Even before Mount Ditka erupted on Sunday night, after the Washington Redskins had dismantled his Chicago Bears 38-14 at RFK Stadium, the woes of his embattled team were evident. You could see them and hear them last week in the suburb of Lake Forest, Ill., a 30-minute drive north of Chicago, where the Bears train between games.
On the second floor of the Bears' practice complex, in defensive coordinator Vince Tobin's office, hang four large rectangular picture frames, one for each of his four seasons as Chicago's defensive boss. Inside each frame is a chart made up of a series of squares. The charts are a week-by-week statistical summary of the 10 categories Tobin considers significant, such as not allowing opponents more than 17 points or 275 yards of offense in a game. When the Bears meet Tobin's goal in a particular category, he colors in the corresponding square with an orange marker. If they don't meet the goal, he leaves the square white.
Not surprisingly, an awful lot of white squares can be found on this season's chart, and in one important category—holding opponents without a pass play of more than 25 yards—the row was white for the eight games leading up to Sunday's meeting with the Redskins. This is the big-play category, and the Bears are getting straight F's in it. So far this year, Chicago has given up 22 passes of more than 25 yards. In each of the three previous seasons under Tobin, the Bears hadn't allowed more than 24. "It hasn't been any one thing," says Tobin. "We just haven't made the plays."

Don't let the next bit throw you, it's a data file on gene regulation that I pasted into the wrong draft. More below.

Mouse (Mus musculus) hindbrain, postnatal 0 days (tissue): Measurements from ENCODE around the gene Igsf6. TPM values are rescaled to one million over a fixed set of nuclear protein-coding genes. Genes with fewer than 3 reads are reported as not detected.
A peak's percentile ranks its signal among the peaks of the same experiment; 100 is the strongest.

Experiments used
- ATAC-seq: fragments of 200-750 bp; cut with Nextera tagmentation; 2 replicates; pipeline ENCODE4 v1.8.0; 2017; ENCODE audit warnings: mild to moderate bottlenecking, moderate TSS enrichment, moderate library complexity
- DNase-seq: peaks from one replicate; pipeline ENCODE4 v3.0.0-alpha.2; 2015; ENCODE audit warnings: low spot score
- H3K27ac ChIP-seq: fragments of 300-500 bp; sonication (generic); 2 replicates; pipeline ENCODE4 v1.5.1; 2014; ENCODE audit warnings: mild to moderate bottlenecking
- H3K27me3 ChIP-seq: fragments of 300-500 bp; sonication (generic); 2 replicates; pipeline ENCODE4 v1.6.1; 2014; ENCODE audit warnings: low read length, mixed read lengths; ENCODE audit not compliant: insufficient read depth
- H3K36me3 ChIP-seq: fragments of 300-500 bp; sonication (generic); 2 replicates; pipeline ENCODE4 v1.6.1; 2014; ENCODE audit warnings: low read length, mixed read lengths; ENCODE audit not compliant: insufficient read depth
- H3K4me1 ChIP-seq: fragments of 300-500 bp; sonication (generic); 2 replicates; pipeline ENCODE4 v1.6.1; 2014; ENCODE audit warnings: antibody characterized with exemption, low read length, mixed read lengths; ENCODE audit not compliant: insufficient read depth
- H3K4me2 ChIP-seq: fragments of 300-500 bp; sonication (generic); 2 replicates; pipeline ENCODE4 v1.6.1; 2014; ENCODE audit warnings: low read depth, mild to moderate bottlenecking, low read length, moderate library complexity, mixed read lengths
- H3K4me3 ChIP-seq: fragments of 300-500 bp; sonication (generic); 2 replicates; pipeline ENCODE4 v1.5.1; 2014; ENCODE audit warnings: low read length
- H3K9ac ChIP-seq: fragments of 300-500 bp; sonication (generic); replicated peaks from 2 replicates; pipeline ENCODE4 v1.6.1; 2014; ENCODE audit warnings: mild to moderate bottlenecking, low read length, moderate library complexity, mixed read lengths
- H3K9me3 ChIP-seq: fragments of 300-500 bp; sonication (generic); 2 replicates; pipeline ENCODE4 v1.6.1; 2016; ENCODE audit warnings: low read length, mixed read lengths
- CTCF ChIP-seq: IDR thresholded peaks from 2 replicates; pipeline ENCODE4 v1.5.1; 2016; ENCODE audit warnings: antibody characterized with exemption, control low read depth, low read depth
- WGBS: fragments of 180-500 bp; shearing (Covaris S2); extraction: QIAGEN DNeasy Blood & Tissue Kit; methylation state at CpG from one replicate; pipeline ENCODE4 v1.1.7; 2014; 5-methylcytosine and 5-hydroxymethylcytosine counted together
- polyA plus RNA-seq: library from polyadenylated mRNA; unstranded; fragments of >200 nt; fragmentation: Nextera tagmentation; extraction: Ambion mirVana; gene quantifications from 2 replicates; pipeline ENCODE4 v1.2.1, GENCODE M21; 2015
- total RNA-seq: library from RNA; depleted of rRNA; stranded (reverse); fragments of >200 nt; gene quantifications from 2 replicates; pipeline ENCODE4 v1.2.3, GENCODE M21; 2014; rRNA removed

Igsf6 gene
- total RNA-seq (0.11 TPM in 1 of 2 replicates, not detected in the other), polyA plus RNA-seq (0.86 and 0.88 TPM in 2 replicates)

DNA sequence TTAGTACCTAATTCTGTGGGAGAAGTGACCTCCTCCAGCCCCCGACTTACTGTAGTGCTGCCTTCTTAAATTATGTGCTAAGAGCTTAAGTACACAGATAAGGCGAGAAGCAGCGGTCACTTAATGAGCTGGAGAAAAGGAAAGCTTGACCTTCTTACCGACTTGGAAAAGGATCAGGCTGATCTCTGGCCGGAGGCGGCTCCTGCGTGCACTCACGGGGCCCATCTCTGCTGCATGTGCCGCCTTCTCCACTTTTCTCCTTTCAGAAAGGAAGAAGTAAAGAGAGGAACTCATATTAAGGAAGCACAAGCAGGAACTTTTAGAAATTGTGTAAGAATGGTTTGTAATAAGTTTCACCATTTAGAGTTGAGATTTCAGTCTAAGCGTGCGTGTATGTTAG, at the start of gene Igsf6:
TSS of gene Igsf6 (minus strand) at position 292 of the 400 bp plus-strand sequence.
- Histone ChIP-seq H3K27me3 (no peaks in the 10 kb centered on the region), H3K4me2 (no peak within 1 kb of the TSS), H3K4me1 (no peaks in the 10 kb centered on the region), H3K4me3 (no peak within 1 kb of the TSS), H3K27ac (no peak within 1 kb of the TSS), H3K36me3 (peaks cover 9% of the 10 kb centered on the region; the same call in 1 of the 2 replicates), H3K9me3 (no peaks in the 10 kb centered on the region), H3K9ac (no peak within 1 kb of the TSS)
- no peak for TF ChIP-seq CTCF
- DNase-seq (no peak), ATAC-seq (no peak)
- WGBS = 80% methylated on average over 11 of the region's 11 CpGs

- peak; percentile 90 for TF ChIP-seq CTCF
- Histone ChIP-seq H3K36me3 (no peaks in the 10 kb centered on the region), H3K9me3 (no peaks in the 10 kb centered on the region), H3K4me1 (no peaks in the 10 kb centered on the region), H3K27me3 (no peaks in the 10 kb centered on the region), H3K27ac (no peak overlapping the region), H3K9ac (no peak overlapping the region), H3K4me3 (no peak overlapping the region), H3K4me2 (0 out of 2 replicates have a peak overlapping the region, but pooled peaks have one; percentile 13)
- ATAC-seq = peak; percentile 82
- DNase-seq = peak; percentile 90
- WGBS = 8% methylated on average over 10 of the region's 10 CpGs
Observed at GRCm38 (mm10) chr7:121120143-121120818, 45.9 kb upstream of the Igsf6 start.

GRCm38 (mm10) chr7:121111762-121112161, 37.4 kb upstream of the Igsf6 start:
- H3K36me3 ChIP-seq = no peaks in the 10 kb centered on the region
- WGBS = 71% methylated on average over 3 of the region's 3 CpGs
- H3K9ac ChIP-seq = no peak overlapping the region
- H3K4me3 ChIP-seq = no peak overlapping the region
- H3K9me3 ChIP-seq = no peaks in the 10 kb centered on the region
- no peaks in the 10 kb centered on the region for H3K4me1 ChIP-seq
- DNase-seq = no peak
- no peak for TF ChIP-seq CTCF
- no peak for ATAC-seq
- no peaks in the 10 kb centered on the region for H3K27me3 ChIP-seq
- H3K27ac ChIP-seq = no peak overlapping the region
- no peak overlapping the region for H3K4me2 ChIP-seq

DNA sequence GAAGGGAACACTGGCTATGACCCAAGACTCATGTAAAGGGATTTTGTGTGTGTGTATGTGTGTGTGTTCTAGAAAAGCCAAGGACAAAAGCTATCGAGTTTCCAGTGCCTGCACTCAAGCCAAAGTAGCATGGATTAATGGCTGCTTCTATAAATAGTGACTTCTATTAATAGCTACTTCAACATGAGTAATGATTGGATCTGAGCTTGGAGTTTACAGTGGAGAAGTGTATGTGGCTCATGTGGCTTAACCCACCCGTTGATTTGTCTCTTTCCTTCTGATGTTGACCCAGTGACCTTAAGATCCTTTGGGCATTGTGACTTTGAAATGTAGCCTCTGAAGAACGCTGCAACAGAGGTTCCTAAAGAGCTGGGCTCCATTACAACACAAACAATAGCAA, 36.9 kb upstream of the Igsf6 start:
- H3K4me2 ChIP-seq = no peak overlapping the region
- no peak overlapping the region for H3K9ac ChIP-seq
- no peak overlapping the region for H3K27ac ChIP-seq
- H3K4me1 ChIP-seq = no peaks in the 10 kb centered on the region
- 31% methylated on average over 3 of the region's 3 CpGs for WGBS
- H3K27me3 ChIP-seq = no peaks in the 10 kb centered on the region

O.K., we have accounted for Chicago's No. 1 weakness—giving up big plays. Its No. 2 flaw, as center Jay Hilgenberg puts it, is that "we're a member of the pack. We don't intimidate anybody anymore. People have no fear of us. You can see it."
Hilgenberg saw it in the Tampa Bay Buccaneers, who beat Chicago 32-31 on Nov. 19 to sweep a season series with the Bears for the first time since the Bucs entered the NFL in 1976. And the Bucs saw a definite change in the Bears. Says Tampa Bay linebacker Kevin Murphy, "They're still a really good team, but they're having a changing of the guard. People are putting the image of the big, bad Bears out of their minds."
Indeed, the Bears themselves must be wondering whether anything can be salvaged from the wreckage. True, even after the loss to Washington, they're 6-6 and only a game behind the first-place Green Bay Packers and Minnesota Vikings in the NFC Central, and they play in Minnesota on Sunday night. It isn't over yet, is it? Not exactly, but the fat lady is warming up.
Before Sunday, the Bears had never in the franchise's 70-season history allowed an opponent more than 30 first downs in a game. Against the Skins they yielded 35. Mark Rypien, the starting quarterback for the mercurial Redskins, who also are 6-6, had the game of his life—30 completions in 47 attempts for 401 yards, with four touchdown passes and only one interception. Chicago defensive end Richard Dent, who's supposed to be a dominant player in big games like Sunday's, responded with zero tackles. If any one game can be said to signal the end of an era in football, this one signaled the end of the Bears as we have known them. These Bears may not be in hibernation—they may be extinct.
After the game, Mike Ditka, a coach who screams first and asks questions later, was livid. "This is absolutely the worst exhibition of football I've ever seen," he said. "We stink. We are an absolutely atrocious football team at this point. We have to play the rest of our games, but there's no question in my mind that we will be fortunate to win one game."
Then he added, "We had no pressure. We can't play man-to-man. Our pass coverage was terrible. We just can't play. There's nothing we can do this year about it. I think it's over."
The next day, on his morning radio show in Chicago, Ditka softened some, saying the pass coverage he had ripped the night before wasn't as bad as he had thought. But he said, "Maybe it's time for this organization to evaluate Mike Ditka. Maybe it's time for them to tell Mike Ditka to hit the road."